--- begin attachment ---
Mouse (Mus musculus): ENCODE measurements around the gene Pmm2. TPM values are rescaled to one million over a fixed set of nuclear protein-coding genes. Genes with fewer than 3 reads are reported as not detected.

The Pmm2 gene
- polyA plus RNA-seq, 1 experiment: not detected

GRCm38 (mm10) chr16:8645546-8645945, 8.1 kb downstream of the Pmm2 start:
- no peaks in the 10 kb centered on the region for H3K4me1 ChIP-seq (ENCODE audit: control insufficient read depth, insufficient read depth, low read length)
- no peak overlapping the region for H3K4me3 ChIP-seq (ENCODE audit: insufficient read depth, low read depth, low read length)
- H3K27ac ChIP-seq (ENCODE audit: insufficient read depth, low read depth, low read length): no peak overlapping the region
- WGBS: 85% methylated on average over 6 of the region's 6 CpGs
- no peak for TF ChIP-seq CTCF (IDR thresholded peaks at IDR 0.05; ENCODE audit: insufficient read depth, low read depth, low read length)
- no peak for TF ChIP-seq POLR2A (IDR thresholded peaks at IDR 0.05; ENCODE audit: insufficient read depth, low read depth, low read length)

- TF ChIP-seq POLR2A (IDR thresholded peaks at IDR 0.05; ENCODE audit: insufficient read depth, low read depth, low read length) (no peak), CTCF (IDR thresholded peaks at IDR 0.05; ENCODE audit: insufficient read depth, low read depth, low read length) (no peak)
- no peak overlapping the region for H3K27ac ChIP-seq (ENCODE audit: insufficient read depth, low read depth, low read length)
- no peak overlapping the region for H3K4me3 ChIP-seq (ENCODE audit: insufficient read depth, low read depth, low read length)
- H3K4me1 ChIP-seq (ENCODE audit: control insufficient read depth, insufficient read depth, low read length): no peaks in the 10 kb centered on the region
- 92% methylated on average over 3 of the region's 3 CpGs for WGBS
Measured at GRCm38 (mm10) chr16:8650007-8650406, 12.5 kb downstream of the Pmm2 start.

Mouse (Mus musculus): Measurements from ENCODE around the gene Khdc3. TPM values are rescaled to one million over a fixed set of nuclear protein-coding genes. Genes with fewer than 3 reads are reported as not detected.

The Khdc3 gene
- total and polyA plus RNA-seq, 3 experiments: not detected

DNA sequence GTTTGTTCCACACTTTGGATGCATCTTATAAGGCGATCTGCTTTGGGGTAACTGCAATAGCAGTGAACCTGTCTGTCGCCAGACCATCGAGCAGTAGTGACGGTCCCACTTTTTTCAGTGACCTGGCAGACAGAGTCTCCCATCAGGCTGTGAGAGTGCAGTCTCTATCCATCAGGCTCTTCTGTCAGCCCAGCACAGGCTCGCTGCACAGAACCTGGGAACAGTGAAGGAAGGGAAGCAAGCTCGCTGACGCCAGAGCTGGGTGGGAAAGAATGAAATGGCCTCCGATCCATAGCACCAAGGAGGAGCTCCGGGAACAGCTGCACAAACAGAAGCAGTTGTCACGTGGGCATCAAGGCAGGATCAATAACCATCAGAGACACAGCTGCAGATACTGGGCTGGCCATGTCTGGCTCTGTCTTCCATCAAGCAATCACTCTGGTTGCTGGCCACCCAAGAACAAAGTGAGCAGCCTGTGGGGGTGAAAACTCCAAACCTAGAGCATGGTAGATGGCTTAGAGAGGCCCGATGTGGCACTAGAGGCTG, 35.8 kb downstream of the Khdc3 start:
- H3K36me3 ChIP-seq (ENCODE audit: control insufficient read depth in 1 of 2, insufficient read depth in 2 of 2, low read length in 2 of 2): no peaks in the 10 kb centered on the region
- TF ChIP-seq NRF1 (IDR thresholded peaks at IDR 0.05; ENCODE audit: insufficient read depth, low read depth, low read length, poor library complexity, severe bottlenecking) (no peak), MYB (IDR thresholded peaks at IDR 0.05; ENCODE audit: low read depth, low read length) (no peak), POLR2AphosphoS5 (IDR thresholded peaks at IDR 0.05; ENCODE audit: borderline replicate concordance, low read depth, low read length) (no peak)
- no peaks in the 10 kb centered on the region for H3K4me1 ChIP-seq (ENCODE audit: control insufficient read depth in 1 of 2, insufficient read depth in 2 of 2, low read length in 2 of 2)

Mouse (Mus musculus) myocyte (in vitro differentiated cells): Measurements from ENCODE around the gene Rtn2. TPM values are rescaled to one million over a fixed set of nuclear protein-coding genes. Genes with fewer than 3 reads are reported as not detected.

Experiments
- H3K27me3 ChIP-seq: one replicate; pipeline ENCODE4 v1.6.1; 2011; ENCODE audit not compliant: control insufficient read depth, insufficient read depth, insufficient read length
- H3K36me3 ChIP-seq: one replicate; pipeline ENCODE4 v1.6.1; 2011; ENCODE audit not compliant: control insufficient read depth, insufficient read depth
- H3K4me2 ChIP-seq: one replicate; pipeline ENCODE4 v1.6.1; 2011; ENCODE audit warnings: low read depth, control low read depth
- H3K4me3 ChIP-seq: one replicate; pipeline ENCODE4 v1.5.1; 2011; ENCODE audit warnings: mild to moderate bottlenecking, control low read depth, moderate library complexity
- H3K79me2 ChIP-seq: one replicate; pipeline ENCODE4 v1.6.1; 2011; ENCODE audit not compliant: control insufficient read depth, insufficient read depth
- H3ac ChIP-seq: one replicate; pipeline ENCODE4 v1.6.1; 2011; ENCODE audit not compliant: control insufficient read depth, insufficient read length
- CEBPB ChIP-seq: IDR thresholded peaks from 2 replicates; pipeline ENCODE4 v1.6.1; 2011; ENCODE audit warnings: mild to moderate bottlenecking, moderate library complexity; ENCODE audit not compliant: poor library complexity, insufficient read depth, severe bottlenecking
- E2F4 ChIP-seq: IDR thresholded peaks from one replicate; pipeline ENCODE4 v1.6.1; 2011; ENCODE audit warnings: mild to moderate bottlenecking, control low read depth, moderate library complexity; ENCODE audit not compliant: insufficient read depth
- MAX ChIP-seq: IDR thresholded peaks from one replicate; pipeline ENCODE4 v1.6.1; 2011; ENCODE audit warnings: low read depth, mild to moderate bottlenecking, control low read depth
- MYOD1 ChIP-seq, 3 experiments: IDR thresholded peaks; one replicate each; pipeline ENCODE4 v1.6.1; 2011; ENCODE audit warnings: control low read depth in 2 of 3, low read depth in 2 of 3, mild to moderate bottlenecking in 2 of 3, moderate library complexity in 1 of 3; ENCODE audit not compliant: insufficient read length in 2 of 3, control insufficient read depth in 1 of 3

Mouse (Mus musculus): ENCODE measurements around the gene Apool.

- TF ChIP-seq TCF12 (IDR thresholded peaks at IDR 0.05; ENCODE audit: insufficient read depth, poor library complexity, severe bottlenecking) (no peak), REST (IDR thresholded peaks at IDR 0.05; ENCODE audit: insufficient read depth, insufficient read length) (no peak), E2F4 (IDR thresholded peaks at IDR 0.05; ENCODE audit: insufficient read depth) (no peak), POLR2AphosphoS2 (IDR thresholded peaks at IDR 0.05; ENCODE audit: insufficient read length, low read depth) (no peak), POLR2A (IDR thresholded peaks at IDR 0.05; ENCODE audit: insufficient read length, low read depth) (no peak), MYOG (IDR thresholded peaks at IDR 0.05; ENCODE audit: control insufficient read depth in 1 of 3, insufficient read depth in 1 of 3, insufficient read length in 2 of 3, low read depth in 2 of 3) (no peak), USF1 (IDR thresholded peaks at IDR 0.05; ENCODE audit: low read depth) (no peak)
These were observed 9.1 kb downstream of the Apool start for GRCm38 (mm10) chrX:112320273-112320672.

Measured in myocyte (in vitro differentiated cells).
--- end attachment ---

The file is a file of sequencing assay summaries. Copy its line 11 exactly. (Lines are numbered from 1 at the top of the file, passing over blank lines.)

- TF ChIP-seq POLR2A (IDR thresholded peaks at IDR 0.05; ENCODE audit: insufficient read depth, low read depth, low read length) (no peak), CTCF (IDR thresholded peaks at IDR 0.05; ENCODE audit: insufficient read depth, low read depth, low read length) (no peak)